(navigation image)
Home American Libraries | Canadian Libraries | Universal Library | Community Texts | Project Gutenberg | Biodiversity Heritage Library | Children's Library | Additional Collections
Search: Advanced Search
Anonymous User (login or join us)
Upload
See other formats

Full text of "Flora Indica Vol-I"

42                                           FLORA.   IN OH'A*
difference, that the contention is not intermittent,'but con-
tinuous, though unheeded by the common observer. In the
common course of events, therefore, the ground occupied by a
widely-distributed plant in held on a very different tenure in
different places; some individuals are obliged to grow in the
shade, others in the sun; and they hence flkw.Mr earlier in
certain places: *\vc say of such plants that they have 'i power
of accommodating themselves to their altered condition, or
better, that they have the power of resisting the effects of the
change. Now, this power wo believe* to IK* very much under-
rated, specific characters being too often founded on the differ-
ences in habit induced during u plant's migration over great
areas, or brought about by the change of sil and climate and
surrounding vegetation, to wheh individuals and their sum**
sors are subjected in different parts of one and the same area.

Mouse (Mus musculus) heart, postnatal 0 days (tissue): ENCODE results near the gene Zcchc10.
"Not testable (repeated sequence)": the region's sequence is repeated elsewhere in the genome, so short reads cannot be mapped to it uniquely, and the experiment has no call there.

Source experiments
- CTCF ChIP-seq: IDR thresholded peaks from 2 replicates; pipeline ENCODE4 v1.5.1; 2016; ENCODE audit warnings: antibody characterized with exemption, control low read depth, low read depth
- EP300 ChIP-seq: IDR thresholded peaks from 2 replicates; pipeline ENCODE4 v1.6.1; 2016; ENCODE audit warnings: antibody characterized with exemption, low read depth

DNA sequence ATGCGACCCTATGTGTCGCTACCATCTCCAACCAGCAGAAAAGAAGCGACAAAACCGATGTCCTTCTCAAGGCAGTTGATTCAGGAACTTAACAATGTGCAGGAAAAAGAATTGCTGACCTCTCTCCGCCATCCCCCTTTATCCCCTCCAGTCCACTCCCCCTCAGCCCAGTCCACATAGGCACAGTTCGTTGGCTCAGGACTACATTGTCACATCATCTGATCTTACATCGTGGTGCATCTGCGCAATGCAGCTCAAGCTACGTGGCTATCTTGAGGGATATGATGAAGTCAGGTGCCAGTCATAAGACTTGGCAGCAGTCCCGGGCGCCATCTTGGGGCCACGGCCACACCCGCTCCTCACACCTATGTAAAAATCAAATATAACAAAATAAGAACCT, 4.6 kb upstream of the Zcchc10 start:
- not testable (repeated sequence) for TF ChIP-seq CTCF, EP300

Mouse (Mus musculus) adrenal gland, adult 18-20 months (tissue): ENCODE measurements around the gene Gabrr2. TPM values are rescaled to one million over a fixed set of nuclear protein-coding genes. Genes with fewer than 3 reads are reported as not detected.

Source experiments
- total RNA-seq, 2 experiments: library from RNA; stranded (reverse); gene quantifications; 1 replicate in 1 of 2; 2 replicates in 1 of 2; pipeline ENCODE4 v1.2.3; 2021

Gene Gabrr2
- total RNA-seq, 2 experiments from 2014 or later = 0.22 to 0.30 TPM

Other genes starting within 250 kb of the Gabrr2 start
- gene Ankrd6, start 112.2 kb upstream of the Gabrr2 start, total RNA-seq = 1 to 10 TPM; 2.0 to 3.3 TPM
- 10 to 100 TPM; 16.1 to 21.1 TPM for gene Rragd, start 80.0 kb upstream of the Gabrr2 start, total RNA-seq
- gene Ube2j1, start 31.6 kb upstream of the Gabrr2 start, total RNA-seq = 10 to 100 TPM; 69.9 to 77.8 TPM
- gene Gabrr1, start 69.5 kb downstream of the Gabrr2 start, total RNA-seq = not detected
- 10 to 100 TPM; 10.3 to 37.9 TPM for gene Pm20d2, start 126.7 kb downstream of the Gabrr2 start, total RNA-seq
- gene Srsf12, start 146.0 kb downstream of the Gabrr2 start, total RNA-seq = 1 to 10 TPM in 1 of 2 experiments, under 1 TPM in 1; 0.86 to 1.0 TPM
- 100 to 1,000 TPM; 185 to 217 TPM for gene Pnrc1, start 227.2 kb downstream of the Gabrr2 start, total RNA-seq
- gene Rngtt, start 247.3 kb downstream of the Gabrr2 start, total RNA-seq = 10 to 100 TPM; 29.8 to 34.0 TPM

The simple fact that, of all the functions of \cgetable life,
reproduction is the most uncertain in its effects and results,
seems to bear upon this particular point. Some plants an*
never known to seed; of many, not one ovule out of u thou-
sand ripens into a seed; not out* seed out of a thousand ger-
minates, nor one plant reproduces out of a thousand Unit have
germinated. We are too apt to consider such facts, when ap-
plied to species or individuals, a indicating that they are not
iu a natural condition, whereas they ap|K:ar to l>e the* euiiHC-
qucnces of a law of nature, and ought to teach at that plaufs,
in a state of nature, arc Bubjccted to the operation of external
agents, which not only alter their habit but influence their
vital functions.
In these somewhat desultory remark** on the variom sub-
jects of which we proposed treating, we have endeavoured to
illustrate our great argument, the imperative nccctwtty of
checking the addition of species on insufficient ground*, and
the importance of treating scientifically those that are already
known, "\\fts consider it to bo desirable, that for all practical
purposes sptdes be regarded as defiaxite creations, i'hc offspring
each of "bujl one parent or pair; we believe that they are en-